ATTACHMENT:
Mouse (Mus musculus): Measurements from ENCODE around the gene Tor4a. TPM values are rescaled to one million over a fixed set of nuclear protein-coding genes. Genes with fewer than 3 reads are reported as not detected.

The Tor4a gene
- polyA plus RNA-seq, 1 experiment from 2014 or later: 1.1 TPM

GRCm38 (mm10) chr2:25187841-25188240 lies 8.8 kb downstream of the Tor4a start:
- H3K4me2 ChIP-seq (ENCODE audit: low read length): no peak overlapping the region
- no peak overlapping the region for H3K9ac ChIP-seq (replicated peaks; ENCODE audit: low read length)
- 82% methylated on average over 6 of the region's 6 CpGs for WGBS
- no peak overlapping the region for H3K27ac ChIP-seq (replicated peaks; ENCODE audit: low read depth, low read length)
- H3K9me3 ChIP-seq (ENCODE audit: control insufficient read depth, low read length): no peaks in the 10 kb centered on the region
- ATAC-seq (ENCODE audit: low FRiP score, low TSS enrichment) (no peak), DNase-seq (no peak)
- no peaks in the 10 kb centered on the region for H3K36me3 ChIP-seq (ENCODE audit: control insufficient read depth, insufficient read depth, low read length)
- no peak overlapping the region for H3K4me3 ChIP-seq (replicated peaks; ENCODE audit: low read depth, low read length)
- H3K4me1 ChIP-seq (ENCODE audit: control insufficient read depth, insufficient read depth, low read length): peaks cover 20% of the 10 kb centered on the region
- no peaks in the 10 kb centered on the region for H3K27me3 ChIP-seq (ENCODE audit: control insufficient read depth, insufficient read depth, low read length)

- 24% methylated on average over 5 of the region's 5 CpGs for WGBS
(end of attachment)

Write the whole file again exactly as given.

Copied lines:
Mouse (Mus musculus): Measurements from ENCODE around the gene Tor4a. TPM values are rescaled to one million over a fixed set of nuclear protein-coding genes. Genes with fewer than 3 reads are reported as not detected.

The Tor4a gene
- polyA plus RNA-seq, 1 experiment from 2014 or later: 1.1 TPM

GRCm38 (mm10) chr2:25187841-25188240 lies 8.8 kb downstream of the Tor4a start:
- H3K4me2 ChIP-seq (ENCODE audit: low read length): no peak overlapping the region
- no peak overlapping the region for H3K9ac ChIP-seq (replicated peaks; ENCODE audit: low read length)
- 82% methylated on average over 6 of the region's 6 CpGs for WGBS
- no peak overlapping the region for H3K27ac ChIP-seq (replicated peaks; ENCODE audit: low read depth, low read length)
- H3K9me3 ChIP-seq (ENCODE audit: control insufficient read depth, low read length): no peaks in the 10 kb centered on the region
- ATAC-seq (ENCODE audit: low FRiP score, low TSS enrichment) (no peak), DNase-seq (no peak)
- no peaks in the 10 kb centered on the region for H3K36me3 ChIP-seq (ENCODE audit: control insufficient read depth, insufficient read depth, low read length)
- no peak overlapping the region for H3K4me3 ChIP-seq (replicated peaks; ENCODE audit: low read depth, low read length)
- H3K4me1 ChIP-seq (ENCODE audit: control insufficient read depth, insufficient read depth, low read length): peaks cover 20% of the 10 kb centered on the region
- no peaks in the 10 kb centered on the region for H3K27me3 ChIP-seq (ENCODE audit: control insufficient read depth, insufficient read depth, low read length)

- 24% methylated on average over 5 of the region's 5 CpGs for WGBS